Molecular diagnostics can be used for early detection of cancer, prognosis, and prediction of therapy efficacy. These tools also help us understand differences between cancers of the same histologic type. Molecular diagnostics are tests that determine the presence of biomarkers— cellular constituents that can be measured from blood, urine, tumor, or other samples. It is hoped that biomarkers will be able to provide information about the presence and prognosis of a cancer. Biomarkers could also help identify cancer earlier, particularly in people at increased risk, leading to improved survival.

Molecular Detection and Treatment of Testicular Germ Cell Tumors Advanced Through the Genomic Revolution

An increasing understanding of the molecular basis of cancer now enables molecular detection using biomarkers, as well as selection of patients likely to benefit from molecularly targeted treatment approaches. Research into genomic biomarkers in testicular germ-cell tumors has ushered in a new era of treatments for patients with these cancers.

Several classic protein-based germ-cell tumor markers have been used for decades in patients with testicular cancer. The tests, however, are not very accurate. In a 2019 study, investigators looked at serum levels of the genomic biomarker microRNA371 (M371) as a strategy to stage testicular germ-cell tumors and assess response to treatment. Prior studies of a test measuring this marker were encouraging, but additional studies were needed.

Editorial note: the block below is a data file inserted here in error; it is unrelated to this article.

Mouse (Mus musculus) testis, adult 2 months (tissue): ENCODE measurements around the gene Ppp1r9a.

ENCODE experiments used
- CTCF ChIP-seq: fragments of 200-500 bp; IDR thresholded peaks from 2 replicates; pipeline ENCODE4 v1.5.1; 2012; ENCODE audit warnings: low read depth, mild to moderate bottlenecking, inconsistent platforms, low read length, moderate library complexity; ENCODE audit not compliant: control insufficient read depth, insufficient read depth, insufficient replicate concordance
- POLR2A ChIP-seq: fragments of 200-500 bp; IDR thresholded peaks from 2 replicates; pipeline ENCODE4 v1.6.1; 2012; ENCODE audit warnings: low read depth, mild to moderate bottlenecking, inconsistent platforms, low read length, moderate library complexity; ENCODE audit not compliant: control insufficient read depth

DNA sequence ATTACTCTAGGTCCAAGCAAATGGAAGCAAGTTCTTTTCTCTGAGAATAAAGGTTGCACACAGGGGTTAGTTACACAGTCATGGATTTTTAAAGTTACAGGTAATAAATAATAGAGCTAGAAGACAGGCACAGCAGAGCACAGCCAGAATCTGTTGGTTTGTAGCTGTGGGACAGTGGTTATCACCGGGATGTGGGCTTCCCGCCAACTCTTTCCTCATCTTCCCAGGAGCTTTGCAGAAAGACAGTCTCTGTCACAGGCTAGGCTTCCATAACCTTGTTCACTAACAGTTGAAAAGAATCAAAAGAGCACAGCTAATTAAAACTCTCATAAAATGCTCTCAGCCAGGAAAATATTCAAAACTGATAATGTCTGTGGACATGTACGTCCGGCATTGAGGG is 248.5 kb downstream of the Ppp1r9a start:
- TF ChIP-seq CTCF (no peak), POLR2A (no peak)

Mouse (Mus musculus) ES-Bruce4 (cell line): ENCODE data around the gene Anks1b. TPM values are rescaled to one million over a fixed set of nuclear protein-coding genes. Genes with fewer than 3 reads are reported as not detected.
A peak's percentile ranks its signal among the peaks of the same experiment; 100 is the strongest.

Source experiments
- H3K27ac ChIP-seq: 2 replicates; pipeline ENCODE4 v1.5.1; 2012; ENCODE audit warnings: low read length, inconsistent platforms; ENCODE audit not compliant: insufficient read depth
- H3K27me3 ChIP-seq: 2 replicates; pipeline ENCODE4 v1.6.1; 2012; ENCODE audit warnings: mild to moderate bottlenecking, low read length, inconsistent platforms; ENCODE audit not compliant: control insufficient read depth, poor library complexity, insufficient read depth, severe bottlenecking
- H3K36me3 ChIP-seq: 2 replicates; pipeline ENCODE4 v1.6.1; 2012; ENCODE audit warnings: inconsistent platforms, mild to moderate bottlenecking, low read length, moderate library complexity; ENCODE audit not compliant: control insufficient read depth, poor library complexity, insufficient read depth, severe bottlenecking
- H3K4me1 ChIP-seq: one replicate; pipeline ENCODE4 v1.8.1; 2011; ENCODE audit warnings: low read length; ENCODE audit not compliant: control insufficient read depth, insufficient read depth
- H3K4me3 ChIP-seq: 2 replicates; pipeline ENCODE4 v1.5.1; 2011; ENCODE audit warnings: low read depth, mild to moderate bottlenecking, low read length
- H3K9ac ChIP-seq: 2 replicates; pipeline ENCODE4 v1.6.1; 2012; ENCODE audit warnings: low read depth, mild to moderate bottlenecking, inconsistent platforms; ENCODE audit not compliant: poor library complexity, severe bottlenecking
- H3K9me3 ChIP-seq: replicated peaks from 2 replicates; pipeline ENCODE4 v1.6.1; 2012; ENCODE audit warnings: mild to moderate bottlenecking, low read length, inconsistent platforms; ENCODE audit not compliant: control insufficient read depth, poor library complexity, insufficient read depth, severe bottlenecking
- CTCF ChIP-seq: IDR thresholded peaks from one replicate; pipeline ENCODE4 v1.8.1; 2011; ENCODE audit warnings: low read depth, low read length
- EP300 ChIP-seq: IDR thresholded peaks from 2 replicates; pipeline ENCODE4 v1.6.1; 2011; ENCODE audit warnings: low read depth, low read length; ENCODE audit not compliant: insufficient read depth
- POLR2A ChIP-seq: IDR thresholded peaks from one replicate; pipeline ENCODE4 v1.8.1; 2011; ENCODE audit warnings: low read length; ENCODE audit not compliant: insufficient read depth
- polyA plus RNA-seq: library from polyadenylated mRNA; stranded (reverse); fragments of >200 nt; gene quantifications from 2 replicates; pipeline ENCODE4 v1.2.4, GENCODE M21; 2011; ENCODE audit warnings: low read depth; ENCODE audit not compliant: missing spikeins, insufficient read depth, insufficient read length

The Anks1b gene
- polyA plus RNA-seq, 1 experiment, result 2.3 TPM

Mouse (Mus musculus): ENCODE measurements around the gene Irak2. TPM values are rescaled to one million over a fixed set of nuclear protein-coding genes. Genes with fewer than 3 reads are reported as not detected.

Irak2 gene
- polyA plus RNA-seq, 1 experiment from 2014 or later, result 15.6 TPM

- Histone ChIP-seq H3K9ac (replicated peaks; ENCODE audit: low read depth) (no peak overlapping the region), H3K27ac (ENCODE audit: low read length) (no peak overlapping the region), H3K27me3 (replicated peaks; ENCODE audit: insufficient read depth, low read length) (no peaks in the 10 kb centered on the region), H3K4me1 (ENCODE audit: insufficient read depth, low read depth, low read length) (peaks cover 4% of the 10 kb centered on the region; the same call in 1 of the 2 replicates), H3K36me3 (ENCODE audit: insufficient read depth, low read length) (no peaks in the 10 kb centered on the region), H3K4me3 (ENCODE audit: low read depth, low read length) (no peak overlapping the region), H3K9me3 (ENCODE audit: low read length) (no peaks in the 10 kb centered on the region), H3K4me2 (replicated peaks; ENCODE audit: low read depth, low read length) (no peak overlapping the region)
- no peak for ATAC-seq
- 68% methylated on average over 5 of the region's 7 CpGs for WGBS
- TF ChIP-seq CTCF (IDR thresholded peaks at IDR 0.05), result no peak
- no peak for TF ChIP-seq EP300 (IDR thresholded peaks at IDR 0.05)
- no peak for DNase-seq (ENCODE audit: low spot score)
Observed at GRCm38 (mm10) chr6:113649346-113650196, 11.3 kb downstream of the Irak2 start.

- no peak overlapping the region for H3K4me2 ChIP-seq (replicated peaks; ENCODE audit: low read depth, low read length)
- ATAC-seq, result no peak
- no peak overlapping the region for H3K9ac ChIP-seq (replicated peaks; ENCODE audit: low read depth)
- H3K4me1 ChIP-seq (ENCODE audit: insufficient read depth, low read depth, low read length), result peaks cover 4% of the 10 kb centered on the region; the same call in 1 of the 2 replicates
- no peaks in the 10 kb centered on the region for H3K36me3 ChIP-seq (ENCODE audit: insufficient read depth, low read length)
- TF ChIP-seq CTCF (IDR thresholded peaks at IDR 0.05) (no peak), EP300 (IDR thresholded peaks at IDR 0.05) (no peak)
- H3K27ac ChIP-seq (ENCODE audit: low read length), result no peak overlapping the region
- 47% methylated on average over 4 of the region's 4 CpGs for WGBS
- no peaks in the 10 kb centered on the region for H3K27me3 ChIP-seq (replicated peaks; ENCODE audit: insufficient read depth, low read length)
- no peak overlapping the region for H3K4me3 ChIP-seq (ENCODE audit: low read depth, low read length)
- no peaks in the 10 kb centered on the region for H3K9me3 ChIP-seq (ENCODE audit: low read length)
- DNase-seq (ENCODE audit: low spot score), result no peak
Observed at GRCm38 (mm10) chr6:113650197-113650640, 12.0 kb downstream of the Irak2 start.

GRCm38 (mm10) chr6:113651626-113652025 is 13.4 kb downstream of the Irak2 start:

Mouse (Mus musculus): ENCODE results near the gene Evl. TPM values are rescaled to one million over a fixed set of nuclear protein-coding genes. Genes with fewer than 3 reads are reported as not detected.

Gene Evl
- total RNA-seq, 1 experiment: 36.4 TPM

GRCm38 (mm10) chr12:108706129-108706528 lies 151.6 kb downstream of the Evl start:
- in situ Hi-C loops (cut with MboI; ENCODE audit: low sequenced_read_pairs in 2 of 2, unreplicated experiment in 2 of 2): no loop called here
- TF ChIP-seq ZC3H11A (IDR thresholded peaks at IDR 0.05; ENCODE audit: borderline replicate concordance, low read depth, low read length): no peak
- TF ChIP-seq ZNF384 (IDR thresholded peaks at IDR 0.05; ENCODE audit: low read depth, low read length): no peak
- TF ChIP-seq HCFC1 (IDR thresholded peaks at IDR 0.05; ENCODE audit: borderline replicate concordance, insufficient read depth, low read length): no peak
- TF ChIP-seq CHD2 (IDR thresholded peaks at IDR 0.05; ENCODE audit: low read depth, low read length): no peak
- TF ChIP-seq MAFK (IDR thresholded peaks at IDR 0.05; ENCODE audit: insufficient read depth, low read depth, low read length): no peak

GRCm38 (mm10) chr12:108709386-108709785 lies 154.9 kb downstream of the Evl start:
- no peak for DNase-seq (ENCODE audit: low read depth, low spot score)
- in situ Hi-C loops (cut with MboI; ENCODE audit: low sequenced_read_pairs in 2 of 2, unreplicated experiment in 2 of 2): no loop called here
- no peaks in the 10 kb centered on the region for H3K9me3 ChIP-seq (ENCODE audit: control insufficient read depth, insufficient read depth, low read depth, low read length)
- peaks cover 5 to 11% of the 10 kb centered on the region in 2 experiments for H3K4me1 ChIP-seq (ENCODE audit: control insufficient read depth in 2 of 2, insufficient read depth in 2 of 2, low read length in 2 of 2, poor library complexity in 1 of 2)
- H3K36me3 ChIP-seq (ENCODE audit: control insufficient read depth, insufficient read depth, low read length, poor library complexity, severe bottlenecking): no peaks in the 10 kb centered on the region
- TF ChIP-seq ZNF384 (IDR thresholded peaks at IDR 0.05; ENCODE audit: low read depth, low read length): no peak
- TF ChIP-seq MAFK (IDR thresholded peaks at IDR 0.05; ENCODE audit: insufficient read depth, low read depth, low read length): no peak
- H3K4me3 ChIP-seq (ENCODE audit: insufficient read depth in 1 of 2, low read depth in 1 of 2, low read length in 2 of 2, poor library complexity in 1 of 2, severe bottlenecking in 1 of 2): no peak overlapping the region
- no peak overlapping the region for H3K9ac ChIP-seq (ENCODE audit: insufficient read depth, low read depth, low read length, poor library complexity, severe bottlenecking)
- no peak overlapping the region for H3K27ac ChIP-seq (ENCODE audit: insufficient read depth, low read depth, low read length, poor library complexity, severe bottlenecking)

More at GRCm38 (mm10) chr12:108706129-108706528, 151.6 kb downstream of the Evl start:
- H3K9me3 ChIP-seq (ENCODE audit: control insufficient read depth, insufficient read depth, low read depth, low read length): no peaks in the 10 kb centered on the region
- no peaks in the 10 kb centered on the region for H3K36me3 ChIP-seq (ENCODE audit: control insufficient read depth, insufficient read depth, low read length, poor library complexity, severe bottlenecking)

In a new study conducted this past year, the investigators demonstrated that the M371 test was very accurate (sensitivity of 90%, specificity of 94%) for predicting clinical stage, tumor size, and response to treatment of testicular germ-cell tumors.20 The results of this study mark a significant advance in the use of molecular biomarkers as effective tools for diagnosis and disease management. They represent an improvement over currently used tests (β-human chorionic gonadotropin and α-fetoprotein [AFP] for testicular cancers) that is expected to affect patient care going forward should M371 receive FDA approval.

First Biomarker-Driven Approach to Treatment of Metastatic Pancreatic Cancer

The BRCA gene is associated with DNA damage repair; thus, mutated BRCA in which DNA damage repair is hindered can lead to the development of cancer. BRCA mutations identified through genetic/molecular testing can serve as biomarkers for cancer. Biomarkers can also inform which therapy may be the most effective treatment. Germ-cell BRCA testing is already routinely done to detect families with high risk, as well as to identify patients with breast or ovarian cancer likely to benefit from olaparib.

Olaparib is an oral PARP (poly [ADP-ribose] polymerase) inhibitor. It works by blocking a process that repairs damage to DNA, which ultimately promotes cell death. The federally funded randomized phase III POLO trial ( identifier: NCT02184195)21 was designed to test treatment with olaparib as a maintenance strategy after the control of metastatic pancreatic cancer using first-line chemotherapy.

The trial enrolled 154 patients with metastatic pancreatic cancer who were identified as having germline BRCA mutation to receive olaparib or placebo following initial platinum-based chemotherapy. In this population of patients, olaparib significantly delayed cancer progression compared with placebo, with a median progression-free survival of 7.4 months compared with 3.8 months for the placebo group. Two years after initiating olaparib, pancreatic cancer in 22.1% of patients had not progressed, compared with 9.6% of those treated with placebo, in whom the cancer had not progressed. This study was funded in part by the NCI.


In January 2019, ASCO issued a Provisional Clinical Opinion (PCO) stating that germline genetic testing for cancer susceptibility—including testing for BRCA mutations—may be discussed with patients with pancreatic cancer even if there is no clear family history. For more details, view the PCO.  

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